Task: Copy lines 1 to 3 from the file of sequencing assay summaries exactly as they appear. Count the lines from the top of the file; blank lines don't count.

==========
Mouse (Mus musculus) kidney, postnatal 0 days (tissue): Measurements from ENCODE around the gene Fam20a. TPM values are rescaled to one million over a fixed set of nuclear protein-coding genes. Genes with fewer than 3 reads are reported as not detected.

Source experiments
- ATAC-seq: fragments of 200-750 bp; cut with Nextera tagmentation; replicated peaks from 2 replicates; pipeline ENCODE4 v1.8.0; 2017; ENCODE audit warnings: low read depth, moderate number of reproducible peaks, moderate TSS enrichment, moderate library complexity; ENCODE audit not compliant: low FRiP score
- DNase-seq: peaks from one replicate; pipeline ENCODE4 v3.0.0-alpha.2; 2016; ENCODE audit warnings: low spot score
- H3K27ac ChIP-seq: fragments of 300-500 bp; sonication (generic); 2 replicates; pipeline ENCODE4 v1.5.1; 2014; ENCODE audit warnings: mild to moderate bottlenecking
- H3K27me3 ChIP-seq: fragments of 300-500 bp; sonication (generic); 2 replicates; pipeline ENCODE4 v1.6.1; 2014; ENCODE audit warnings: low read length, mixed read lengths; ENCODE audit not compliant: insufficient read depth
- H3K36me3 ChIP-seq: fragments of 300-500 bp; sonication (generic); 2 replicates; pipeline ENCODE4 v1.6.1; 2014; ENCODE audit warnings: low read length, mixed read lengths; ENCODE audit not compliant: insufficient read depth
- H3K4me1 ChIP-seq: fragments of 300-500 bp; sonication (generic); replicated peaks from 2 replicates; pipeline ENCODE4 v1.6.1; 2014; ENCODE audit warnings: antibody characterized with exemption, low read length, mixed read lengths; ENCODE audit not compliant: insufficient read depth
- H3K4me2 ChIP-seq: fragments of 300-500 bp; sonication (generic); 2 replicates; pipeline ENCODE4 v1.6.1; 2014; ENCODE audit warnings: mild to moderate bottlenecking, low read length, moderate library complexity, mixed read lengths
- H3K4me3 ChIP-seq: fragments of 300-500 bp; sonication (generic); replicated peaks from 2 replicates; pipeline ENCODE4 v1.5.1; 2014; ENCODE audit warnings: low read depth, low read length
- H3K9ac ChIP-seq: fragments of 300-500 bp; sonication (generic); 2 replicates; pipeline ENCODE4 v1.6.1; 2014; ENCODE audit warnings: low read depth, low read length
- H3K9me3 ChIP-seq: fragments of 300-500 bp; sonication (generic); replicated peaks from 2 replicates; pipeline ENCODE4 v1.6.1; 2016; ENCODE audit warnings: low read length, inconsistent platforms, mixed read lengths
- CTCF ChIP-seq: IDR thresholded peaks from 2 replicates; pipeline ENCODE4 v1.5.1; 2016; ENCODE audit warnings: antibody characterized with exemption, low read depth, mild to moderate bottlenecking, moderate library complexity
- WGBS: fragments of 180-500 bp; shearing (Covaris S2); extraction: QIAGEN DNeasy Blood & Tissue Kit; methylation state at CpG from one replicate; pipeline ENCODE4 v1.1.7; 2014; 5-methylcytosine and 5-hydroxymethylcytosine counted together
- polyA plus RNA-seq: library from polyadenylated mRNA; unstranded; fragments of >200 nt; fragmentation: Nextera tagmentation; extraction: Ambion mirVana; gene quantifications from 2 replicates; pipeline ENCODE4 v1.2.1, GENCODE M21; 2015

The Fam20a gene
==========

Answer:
Mouse (Mus musculus) kidney, postnatal 0 days (tissue): Measurements from ENCODE around the gene Fam20a. TPM values are rescaled to one million over a fixed set of nuclear protein-coding genes. Genes with fewer than 3 reads are reported as not detected.

Source experiments
- ATAC-seq: fragments of 200-750 bp; cut with Nextera tagmentation; replicated peaks from 2 replicates; pipeline ENCODE4 v1.8.0; 2017; ENCODE audit warnings: low read depth, moderate number of reproducible peaks, moderate TSS enrichment, moderate library complexity; ENCODE audit not compliant: low FRiP score